Bedwetting alarms are an important component in the treatment of bedwetting. Studies indicate an 80% long-term cure rate when used correctly. For a child who has bedwetting, once the bladder is full, instead of waking to go to the bathroom or "holding it" as the non-bedwetting child does, the bladder releases all of the urine into the bed. No one knows exactly why this occurs in some children and not in others.
How Alarms Work
A bedwetting (enuresis) alarm is a device that emits an auditory and/or tactile sensation in response to wetness. The alarm is attached to the child's underwear or pajamas in the area that one would expect the first drop of urine to be expelled. When the child wets, the alarm makes a loud noise to alert the child and his/her parents that wetting is occurring
Gradually, over a few weeks, the child learns to respond to the feeling of a full bladder by going to the bathroom before the alarm goes off. This is a type of behavioral conditioning. It differs from arbitrarily setting an alarm clock to go off at a certain time or by the parents waking the child when they are up. The best type of conditioning is in response to the child's full bladder and urination, which will vary in time from night to night.
Because the loud sound is what alerts the parents to assist their child and help them to the bathroom, an auditory alarm is necessary. The combination of both sound and vibration does seem to add another way of helping the child wake up.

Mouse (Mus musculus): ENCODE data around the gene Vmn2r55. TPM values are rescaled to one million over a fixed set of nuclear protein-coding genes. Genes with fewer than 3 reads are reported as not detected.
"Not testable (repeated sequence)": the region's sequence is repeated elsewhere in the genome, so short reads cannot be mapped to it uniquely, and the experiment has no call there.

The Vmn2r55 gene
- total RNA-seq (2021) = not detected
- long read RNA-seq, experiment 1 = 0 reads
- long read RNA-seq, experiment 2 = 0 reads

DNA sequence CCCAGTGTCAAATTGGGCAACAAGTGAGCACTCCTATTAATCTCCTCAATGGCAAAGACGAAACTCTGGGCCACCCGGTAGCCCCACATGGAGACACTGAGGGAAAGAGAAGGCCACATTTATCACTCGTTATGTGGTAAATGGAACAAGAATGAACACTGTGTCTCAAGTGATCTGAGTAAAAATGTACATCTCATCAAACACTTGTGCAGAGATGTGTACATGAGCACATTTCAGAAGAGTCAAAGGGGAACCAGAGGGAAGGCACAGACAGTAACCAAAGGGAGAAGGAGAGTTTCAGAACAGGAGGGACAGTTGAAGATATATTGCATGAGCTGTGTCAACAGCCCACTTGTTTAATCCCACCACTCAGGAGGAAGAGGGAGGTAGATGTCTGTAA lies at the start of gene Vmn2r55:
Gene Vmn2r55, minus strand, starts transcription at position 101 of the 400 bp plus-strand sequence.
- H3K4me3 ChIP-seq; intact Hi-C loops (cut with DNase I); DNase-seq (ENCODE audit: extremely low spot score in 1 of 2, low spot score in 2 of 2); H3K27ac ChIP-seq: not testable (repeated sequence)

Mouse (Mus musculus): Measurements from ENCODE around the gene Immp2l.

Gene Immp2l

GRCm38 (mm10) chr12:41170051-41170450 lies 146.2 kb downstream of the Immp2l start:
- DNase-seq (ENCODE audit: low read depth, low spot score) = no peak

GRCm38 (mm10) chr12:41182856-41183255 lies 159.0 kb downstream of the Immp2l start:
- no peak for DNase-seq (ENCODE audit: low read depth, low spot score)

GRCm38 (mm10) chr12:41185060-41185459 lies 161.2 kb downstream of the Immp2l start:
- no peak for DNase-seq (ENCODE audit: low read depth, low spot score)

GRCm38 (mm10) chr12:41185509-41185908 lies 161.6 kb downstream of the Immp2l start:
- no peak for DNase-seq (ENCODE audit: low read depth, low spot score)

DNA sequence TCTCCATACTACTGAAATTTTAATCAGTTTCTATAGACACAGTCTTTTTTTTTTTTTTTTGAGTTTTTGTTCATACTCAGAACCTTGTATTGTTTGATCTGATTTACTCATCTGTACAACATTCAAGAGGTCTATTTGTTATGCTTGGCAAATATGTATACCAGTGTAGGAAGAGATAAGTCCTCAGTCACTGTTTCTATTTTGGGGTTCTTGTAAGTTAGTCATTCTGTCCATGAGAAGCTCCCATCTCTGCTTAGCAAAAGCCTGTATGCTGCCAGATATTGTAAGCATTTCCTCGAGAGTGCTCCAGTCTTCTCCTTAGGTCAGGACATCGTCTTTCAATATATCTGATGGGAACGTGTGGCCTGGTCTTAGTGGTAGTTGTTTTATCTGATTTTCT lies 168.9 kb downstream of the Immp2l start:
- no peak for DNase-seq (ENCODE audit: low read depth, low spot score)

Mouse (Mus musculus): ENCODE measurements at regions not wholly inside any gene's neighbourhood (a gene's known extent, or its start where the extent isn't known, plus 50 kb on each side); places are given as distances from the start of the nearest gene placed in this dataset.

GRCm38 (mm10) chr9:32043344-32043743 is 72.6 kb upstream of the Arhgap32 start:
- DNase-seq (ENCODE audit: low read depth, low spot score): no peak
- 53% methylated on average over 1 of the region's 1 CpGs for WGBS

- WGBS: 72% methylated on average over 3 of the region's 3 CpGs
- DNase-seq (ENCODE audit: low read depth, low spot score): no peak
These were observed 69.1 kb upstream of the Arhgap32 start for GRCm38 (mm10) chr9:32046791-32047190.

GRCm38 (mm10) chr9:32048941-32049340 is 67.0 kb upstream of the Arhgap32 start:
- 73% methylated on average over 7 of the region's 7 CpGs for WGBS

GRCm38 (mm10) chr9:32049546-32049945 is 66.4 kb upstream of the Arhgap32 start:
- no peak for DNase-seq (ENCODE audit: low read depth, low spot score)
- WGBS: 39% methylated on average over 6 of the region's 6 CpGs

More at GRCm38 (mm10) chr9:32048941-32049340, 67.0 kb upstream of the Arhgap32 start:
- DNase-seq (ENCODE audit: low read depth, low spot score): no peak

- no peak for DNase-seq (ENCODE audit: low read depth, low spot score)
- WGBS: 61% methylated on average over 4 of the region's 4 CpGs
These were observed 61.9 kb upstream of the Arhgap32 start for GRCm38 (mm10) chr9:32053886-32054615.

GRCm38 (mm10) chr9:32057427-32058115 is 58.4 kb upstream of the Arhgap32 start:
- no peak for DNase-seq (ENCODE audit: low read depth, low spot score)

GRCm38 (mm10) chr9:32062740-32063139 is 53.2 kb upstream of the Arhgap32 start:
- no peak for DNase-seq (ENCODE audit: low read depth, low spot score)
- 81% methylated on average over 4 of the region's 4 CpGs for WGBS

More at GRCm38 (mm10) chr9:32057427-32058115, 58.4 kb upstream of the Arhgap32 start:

What to Look for
Mrs. Mercer will help your family choose the best alarm to meet your needs during the office visit. Here are some general guidelines to consider:
Where alarm sensor is placed - A small comfortable sensor attaches securely to the child's close fitting underwear or is in specially designed briefs. Bulky sensors or large mats are not as comfortable.
How alarm is turned off - With wireless alarms, the sound comes from across the room. The child must get out of bed to turn it off. With wearable alarms, the sound comes from the alarm located on the shoulder of the pajama top. The child disconnects the sensor from the underwear, and then pushes the reset button on the shoulder.
Volume - The alarm should be loud enough for parents to hear, so they can help their child. Wireless alarms have volume control on the alarm unit and can be ordered with an additional alarm unit for the parents' room. Wearable alarms are loud, about 80 decibels, which is as loud as allowed when placed close to a child's ear. If the alarm cannot be heard from the parents' room, a baby monitor can help.
Since bedwetting alarms are a mainstay in the treatment of bedwetting, it's an easy first step that most parents can take. No prescription is necessary and children over 6 years can learn to respond. Bed wetting alarms can be purchased directly from the Bedwetting Store.